Papers And Originals

Changes of Blood Pressure, Renin, and Angiotensin after Bilateral Nephrectomy in Patients with Chronic Renal Failure

Br Med J 1972; 4 doi: https://doi.org/10.1136/bmj.4.5842.694 (Published 23 December 1972) Cite this as: Br Med J 1972;4:694
  1. A. Medina,
  2. P. R. F. Bell,
  3. J. D. Briggs,
  4. J. J. Brown,
  5. A. Fine,
  6. A. F. Lever,
  7. J. J. Morton,
  8. A. M. Paton,
  9. J. I. S. Robertson,
  10. M. Tree,
  11. M. A. Waite,
  12. R. Weir,
  13. J. Winchester

    Abstract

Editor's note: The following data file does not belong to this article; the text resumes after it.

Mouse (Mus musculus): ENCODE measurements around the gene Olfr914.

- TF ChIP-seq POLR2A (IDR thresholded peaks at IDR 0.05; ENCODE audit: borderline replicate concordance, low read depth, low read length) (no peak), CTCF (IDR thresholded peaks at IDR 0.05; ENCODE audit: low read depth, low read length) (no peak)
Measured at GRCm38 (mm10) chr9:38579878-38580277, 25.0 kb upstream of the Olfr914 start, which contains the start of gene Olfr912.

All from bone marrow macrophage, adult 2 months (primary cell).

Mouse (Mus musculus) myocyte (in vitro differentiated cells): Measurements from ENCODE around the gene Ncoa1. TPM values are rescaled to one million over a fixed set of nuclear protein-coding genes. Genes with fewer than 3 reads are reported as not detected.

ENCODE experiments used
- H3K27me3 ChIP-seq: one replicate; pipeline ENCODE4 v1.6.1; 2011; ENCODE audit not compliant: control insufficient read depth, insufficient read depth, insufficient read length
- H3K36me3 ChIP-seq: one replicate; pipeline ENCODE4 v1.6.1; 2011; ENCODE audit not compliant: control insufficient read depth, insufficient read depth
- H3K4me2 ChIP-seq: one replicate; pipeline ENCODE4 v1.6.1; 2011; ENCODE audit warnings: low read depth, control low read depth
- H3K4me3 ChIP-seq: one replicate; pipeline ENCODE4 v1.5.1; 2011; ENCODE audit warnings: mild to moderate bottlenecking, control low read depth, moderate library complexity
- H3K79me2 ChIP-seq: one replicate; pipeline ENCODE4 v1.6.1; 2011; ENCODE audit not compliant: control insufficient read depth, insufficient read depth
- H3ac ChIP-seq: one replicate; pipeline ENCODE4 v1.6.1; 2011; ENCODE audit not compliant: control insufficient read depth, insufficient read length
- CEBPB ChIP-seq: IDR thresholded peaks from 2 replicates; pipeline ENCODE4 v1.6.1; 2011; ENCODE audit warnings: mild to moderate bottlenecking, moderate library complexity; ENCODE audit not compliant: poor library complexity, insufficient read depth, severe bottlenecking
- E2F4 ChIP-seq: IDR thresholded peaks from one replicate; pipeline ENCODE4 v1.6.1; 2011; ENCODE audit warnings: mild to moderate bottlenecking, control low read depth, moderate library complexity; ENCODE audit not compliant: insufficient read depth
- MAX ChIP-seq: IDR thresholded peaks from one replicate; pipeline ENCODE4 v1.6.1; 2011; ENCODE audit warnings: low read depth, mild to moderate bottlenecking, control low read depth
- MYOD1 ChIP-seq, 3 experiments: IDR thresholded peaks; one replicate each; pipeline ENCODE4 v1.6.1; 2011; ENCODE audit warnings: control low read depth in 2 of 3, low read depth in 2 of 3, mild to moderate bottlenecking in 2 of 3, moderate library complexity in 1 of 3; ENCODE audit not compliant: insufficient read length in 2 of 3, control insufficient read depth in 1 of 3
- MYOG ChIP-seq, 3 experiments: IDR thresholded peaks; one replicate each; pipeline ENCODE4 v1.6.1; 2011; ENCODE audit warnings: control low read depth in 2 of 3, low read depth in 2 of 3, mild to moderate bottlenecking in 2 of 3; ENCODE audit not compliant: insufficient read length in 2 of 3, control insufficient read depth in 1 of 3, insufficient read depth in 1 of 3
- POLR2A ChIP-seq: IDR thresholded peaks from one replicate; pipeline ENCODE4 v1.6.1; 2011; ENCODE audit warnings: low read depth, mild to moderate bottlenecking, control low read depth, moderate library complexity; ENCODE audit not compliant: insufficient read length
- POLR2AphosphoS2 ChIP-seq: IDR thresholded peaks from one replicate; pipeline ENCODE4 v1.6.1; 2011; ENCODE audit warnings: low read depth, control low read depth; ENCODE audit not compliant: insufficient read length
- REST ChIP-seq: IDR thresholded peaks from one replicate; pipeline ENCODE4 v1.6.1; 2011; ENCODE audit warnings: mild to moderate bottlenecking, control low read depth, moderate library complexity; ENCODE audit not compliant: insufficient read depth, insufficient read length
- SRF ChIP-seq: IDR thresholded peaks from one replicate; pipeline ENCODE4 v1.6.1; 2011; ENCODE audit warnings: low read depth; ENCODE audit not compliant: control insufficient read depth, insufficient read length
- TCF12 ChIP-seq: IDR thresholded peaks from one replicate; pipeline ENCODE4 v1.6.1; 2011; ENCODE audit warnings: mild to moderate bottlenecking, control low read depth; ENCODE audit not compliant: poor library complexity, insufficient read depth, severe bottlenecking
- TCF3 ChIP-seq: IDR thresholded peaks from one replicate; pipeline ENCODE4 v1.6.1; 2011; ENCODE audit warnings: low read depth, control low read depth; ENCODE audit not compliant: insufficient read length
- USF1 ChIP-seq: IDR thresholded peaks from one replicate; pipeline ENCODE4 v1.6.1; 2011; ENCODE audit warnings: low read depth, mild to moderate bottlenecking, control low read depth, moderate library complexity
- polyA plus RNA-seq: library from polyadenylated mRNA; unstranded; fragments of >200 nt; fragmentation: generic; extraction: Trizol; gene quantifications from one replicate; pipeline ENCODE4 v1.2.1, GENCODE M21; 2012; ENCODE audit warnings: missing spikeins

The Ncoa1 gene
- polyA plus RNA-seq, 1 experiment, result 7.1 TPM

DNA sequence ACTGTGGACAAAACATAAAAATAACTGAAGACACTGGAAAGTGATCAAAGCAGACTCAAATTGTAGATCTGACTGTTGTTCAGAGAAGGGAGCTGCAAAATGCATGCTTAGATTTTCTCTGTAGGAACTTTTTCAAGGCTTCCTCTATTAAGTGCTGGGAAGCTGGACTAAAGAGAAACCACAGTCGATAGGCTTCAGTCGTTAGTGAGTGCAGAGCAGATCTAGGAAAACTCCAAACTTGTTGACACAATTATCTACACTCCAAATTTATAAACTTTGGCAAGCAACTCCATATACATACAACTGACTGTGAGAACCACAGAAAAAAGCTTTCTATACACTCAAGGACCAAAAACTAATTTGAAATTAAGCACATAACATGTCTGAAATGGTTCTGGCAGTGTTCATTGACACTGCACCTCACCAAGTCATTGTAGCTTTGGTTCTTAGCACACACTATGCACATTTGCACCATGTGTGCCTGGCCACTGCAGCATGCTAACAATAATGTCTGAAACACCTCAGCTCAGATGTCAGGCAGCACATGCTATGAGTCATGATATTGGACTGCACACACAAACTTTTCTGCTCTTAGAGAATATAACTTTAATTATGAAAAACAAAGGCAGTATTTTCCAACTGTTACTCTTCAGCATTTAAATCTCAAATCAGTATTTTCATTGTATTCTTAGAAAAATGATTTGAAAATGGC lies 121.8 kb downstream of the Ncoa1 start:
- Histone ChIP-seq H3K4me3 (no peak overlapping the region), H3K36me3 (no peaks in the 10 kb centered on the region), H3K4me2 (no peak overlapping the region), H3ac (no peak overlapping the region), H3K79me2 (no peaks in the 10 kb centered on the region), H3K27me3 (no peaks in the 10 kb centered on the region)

Circulating levels of renin, angiotensin I, and angiotensin II were increased in six patients with chronic renal failure and hypertension uncontrolled by dialysis and hypotensive drugs. Lower and often normal levels were found in 10 patients whose blood pressure was controlled by dialysis treatment. For a variety of reasons all patients were subjected to bilateral nephrectomy. The logarithm of the decrease in plasma concentrations of renin and angiotensin II was significantly related to the fall of blood pressure after operation. Plasma renin concentration correlated significantly with blood angiotensin I concentration and with plasma angiotensin II in samples taken before and after nephrectomy. Renin, angiotensin I, and angiotensin II were measurable in samples of blood taken 48 hours or more after the operation.